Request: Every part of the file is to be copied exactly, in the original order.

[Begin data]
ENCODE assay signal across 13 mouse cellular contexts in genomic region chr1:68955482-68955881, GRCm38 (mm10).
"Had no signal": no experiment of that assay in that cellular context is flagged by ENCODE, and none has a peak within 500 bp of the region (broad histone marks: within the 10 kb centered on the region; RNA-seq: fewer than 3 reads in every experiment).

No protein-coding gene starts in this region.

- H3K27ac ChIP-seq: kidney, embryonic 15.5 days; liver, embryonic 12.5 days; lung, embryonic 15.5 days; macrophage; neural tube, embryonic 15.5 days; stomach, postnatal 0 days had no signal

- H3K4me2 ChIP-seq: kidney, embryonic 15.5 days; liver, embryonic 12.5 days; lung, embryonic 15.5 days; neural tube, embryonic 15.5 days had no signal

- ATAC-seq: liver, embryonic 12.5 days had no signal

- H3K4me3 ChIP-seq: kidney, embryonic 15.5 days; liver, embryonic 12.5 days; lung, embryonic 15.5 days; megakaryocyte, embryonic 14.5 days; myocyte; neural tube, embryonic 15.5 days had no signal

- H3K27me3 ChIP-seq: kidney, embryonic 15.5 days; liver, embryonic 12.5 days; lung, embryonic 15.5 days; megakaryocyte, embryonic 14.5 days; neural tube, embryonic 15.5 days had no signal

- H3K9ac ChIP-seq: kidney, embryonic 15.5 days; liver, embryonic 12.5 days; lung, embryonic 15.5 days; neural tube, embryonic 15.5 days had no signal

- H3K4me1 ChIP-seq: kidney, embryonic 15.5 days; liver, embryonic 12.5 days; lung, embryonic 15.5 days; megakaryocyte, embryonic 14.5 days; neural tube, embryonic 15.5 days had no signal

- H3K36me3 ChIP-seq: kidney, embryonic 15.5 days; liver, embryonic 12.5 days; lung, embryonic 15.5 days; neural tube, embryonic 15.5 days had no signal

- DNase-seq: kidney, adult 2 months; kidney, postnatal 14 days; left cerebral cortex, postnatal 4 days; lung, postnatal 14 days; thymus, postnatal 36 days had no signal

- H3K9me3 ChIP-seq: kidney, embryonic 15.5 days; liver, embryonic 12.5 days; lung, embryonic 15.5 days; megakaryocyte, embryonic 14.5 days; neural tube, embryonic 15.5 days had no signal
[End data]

ENCODE assay signal across 13 mouse cellular contexts in genomic region chr1:68955482-68955881, GRCm38 (mm10).
"Had no signal": no experiment of that assay in that cellular context is flagged by ENCODE, and none has a peak within 500 bp of the region (broad histone marks: within the 10 kb centered on the region; RNA-seq: fewer than 3 reads in every experiment).

No protein-coding gene starts in this region.

- H3K27ac ChIP-seq: kidney, embryonic 15.5 days; liver, embryonic 12.5 days; lung, embryonic 15.5 days; macrophage; neural tube, embryonic 15.5 days; stomach, postnatal 0 days had no signal

- H3K4me2 ChIP-seq: kidney, embryonic 15.5 days; liver, embryonic 12.5 days; lung, embryonic 15.5 days; neural tube, embryonic 15.5 days had no signal

- ATAC-seq: liver, embryonic 12.5 days had no signal

- H3K4me3 ChIP-seq: kidney, embryonic 15.5 days; liver, embryonic 12.5 days; lung, embryonic 15.5 days; megakaryocyte, embryonic 14.5 days; myocyte; neural tube, embryonic 15.5 days had no signal

- H3K27me3 ChIP-seq: kidney, embryonic 15.5 days; liver, embryonic 12.5 days; lung, embryonic 15.5 days; megakaryocyte, embryonic 14.5 days; neural tube, embryonic 15.5 days had no signal

- H3K9ac ChIP-seq: kidney, embryonic 15.5 days; liver, embryonic 12.5 days; lung, embryonic 15.5 days; neural tube, embryonic 15.5 days had no signal

- H3K4me1 ChIP-seq: kidney, embryonic 15.5 days; liver, embryonic 12.5 days; lung, embryonic 15.5 days; megakaryocyte, embryonic 14.5 days; neural tube, embryonic 15.5 days had no signal

- H3K36me3 ChIP-seq: kidney, embryonic 15.5 days; liver, embryonic 12.5 days; lung, embryonic 15.5 days; neural tube, embryonic 15.5 days had no signal

- DNase-seq: kidney, adult 2 months; kidney, postnatal 14 days; left cerebral cortex, postnatal 4 days; lung, postnatal 14 days; thymus, postnatal 36 days had no signal

- H3K9me3 ChIP-seq: kidney, embryonic 15.5 days; liver, embryonic 12.5 days; lung, embryonic 15.5 days; megakaryocyte, embryonic 14.5 days; neural tube, embryonic 15.5 days had no signal